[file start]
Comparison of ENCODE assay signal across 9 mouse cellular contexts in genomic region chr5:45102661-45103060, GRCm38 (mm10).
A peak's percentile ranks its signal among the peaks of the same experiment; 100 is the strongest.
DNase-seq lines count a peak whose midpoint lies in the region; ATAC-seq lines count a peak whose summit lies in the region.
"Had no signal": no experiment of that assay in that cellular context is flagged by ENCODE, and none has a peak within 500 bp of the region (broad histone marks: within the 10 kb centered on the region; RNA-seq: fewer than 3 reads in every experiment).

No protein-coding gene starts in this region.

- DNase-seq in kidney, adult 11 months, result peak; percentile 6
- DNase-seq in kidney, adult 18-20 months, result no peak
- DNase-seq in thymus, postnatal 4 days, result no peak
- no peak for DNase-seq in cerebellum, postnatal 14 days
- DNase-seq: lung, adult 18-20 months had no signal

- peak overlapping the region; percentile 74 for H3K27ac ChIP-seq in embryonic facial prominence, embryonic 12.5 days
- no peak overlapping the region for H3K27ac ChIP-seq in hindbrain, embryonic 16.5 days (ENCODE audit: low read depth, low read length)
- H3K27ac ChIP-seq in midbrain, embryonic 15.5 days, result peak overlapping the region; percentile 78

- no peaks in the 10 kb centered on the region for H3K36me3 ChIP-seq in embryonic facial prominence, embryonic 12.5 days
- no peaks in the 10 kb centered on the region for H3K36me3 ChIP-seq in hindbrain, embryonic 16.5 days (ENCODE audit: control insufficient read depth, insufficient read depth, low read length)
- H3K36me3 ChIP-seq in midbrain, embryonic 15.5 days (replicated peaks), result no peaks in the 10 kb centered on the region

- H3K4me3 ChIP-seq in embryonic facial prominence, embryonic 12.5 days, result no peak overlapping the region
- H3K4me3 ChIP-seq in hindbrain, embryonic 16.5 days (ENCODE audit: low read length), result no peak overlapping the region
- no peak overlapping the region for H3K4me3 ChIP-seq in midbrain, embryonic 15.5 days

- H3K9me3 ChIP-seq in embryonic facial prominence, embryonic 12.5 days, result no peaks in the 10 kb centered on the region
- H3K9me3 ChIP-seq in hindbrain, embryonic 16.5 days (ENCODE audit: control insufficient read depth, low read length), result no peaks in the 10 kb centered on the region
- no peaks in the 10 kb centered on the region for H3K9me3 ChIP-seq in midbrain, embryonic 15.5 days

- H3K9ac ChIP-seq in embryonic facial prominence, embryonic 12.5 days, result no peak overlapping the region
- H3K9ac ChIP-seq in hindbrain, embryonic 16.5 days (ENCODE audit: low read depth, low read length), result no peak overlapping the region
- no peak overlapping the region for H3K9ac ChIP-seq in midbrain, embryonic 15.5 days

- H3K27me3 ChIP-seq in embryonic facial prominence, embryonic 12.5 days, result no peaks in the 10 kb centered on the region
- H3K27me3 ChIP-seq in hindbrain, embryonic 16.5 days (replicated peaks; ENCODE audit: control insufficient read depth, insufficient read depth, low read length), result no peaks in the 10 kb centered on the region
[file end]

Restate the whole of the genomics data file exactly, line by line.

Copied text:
Comparison of ENCODE assay signal across 9 mouse cellular contexts in genomic region chr5:45102661-45103060, GRCm38 (mm10).
A peak's percentile ranks its signal among the peaks of the same experiment; 100 is the strongest.
DNase-seq lines count a peak whose midpoint lies in the region; ATAC-seq lines count a peak whose summit lies in the region.
"Had no signal": no experiment of that assay in that cellular context is flagged by ENCODE, and none has a peak within 500 bp of the region (broad histone marks: within the 10 kb centered on the region; RNA-seq: fewer than 3 reads in every experiment).

No protein-coding gene starts in this region.

- DNase-seq in kidney, adult 11 months, result peak; percentile 6
- DNase-seq in kidney, adult 18-20 months, result no peak
- DNase-seq in thymus, postnatal 4 days, result no peak
- no peak for DNase-seq in cerebellum, postnatal 14 days
- DNase-seq: lung, adult 18-20 months had no signal

- peak overlapping the region; percentile 74 for H3K27ac ChIP-seq in embryonic facial prominence, embryonic 12.5 days
- no peak overlapping the region for H3K27ac ChIP-seq in hindbrain, embryonic 16.5 days (ENCODE audit: low read depth, low read length)
- H3K27ac ChIP-seq in midbrain, embryonic 15.5 days, result peak overlapping the region; percentile 78

- no peaks in the 10 kb centered on the region for H3K36me3 ChIP-seq in embryonic facial prominence, embryonic 12.5 days
- no peaks in the 10 kb centered on the region for H3K36me3 ChIP-seq in hindbrain, embryonic 16.5 days (ENCODE audit: control insufficient read depth, insufficient read depth, low read length)
- H3K36me3 ChIP-seq in midbrain, embryonic 15.5 days (replicated peaks), result no peaks in the 10 kb centered on the region

- H3K4me3 ChIP-seq in embryonic facial prominence, embryonic 12.5 days, result no peak overlapping the region
- H3K4me3 ChIP-seq in hindbrain, embryonic 16.5 days (ENCODE audit: low read length), result no peak overlapping the region
- no peak overlapping the region for H3K4me3 ChIP-seq in midbrain, embryonic 15.5 days

- H3K9me3 ChIP-seq in embryonic facial prominence, embryonic 12.5 days, result no peaks in the 10 kb centered on the region
- H3K9me3 ChIP-seq in hindbrain, embryonic 16.5 days (ENCODE audit: control insufficient read depth, low read length), result no peaks in the 10 kb centered on the region
- no peaks in the 10 kb centered on the region for H3K9me3 ChIP-seq in midbrain, embryonic 15.5 days

- H3K9ac ChIP-seq in embryonic facial prominence, embryonic 12.5 days, result no peak overlapping the region
- H3K9ac ChIP-seq in hindbrain, embryonic 16.5 days (ENCODE audit: low read depth, low read length), result no peak overlapping the region
- no peak overlapping the region for H3K9ac ChIP-seq in midbrain, embryonic 15.5 days

- H3K27me3 ChIP-seq in embryonic facial prominence, embryonic 12.5 days, result no peaks in the 10 kb centered on the region
- H3K27me3 ChIP-seq in hindbrain, embryonic 16.5 days (replicated peaks; ENCODE audit: control insufficient read depth, insufficient read depth, low read length), result no peaks in the 10 kb centered on the region